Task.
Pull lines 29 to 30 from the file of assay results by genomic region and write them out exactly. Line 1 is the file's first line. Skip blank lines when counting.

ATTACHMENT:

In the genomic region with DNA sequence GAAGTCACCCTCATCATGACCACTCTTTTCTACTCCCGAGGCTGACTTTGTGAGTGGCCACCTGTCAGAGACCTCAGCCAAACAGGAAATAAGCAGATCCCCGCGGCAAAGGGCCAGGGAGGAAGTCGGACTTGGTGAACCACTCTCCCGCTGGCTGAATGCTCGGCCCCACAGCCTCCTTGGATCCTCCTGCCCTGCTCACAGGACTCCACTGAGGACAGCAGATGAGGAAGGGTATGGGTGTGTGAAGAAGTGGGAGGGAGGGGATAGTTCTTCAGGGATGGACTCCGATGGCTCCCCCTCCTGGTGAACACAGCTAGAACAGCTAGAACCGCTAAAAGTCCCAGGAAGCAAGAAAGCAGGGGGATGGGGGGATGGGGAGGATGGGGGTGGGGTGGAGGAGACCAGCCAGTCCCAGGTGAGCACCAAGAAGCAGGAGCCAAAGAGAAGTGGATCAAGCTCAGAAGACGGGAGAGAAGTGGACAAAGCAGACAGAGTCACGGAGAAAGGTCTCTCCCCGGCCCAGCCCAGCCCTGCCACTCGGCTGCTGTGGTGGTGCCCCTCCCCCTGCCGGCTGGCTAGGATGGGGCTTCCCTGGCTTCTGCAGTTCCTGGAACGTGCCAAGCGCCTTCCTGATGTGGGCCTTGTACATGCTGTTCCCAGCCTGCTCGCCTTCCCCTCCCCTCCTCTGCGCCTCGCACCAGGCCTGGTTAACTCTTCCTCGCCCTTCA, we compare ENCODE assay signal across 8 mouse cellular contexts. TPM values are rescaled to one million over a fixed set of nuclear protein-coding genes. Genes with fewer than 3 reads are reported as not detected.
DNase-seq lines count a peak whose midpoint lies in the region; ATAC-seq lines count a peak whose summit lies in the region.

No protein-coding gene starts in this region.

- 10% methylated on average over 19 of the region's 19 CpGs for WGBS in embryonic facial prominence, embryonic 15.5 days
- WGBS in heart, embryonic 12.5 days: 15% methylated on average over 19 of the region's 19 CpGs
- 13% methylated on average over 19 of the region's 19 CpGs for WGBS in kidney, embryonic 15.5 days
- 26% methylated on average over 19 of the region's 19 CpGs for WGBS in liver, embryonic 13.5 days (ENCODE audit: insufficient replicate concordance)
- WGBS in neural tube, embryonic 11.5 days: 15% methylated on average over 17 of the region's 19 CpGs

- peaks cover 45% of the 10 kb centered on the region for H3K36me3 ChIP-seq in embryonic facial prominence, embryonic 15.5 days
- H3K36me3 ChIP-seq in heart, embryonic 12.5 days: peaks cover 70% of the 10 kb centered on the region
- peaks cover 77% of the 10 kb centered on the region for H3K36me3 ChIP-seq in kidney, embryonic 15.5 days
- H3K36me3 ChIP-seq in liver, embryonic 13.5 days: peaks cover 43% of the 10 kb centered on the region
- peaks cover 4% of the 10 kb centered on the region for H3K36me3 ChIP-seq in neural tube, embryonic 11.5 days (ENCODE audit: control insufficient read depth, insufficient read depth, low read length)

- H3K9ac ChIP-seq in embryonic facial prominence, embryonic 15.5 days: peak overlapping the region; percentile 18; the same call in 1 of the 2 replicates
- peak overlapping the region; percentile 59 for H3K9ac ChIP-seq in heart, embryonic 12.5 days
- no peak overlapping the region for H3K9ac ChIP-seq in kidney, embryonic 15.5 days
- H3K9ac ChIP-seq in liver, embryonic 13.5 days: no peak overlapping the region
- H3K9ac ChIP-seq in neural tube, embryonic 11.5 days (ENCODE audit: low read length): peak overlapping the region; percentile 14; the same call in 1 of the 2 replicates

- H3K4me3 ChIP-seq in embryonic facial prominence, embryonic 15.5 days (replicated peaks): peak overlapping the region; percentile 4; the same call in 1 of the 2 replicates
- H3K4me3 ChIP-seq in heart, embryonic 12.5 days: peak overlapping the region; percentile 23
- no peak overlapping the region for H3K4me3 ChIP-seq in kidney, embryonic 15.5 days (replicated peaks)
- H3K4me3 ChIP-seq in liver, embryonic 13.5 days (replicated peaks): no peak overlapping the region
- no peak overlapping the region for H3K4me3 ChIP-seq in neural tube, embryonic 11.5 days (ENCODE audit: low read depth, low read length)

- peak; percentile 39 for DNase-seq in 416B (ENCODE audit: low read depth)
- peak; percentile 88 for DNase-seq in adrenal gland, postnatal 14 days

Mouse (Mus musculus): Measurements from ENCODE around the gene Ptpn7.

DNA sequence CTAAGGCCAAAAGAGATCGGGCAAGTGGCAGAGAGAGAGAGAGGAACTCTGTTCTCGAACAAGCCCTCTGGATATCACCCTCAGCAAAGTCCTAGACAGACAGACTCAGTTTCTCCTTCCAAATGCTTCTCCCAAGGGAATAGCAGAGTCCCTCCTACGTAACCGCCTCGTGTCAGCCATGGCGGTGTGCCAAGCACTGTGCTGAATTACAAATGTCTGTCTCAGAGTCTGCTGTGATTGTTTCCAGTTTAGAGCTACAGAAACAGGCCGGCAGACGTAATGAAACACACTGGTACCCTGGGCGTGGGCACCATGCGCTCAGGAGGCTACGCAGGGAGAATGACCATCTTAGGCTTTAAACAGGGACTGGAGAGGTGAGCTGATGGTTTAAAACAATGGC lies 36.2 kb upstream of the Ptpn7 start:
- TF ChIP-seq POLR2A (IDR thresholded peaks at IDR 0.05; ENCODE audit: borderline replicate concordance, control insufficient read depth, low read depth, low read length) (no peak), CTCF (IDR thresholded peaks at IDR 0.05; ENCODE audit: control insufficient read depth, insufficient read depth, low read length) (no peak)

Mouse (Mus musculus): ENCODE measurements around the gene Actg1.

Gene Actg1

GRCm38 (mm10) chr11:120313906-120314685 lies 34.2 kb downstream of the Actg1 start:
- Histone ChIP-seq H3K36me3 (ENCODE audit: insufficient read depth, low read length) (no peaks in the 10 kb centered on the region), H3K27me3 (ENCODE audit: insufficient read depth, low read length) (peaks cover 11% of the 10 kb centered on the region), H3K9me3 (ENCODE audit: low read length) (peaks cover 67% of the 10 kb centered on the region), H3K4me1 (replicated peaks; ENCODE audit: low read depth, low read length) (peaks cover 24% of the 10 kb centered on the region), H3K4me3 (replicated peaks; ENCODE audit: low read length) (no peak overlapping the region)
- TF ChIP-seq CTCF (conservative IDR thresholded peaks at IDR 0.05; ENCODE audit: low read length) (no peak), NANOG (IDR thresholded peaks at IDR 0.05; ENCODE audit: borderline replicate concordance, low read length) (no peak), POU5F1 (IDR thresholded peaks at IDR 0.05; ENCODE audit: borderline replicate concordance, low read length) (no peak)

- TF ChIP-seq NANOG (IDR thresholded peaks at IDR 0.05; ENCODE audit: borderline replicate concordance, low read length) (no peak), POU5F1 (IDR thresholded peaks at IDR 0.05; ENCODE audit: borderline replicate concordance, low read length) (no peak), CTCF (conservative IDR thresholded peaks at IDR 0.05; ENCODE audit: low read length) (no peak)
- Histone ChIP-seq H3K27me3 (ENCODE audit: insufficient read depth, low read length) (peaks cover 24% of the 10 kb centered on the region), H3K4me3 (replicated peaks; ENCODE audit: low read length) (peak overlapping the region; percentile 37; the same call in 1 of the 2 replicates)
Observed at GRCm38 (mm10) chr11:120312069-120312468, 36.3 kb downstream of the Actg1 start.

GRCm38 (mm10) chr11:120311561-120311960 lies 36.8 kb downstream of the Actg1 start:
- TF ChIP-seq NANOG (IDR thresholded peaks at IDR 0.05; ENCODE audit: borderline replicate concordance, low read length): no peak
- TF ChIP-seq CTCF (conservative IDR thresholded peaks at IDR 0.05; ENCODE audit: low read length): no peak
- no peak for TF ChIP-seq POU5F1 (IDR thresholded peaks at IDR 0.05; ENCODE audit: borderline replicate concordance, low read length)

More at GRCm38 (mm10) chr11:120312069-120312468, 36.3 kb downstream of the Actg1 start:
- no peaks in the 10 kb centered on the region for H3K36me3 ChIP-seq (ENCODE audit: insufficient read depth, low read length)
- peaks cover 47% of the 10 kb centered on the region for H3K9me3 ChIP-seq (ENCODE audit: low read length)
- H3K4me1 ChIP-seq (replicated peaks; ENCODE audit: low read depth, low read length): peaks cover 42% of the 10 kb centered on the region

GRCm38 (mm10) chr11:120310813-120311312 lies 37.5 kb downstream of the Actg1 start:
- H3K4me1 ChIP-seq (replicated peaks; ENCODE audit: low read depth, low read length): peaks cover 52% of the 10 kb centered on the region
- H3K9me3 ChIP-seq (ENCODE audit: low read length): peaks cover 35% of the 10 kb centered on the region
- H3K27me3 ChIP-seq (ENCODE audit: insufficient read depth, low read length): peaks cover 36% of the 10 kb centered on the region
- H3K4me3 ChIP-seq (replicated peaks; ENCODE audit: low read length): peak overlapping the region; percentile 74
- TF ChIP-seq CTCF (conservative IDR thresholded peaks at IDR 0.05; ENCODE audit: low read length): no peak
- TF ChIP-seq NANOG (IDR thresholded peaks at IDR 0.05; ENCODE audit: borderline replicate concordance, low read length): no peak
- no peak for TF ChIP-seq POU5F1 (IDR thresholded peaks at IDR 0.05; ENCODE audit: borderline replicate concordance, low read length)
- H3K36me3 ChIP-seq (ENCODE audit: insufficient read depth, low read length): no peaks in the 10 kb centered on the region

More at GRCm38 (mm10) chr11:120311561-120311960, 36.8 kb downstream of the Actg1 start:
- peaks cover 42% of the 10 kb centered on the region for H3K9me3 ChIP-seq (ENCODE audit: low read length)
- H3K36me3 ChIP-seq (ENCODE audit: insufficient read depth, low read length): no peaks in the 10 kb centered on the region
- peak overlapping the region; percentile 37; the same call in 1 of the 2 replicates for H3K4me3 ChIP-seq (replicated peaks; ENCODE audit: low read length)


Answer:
Mouse (Mus musculus): ENCODE measurements around the gene Actg1.

Gene Actg1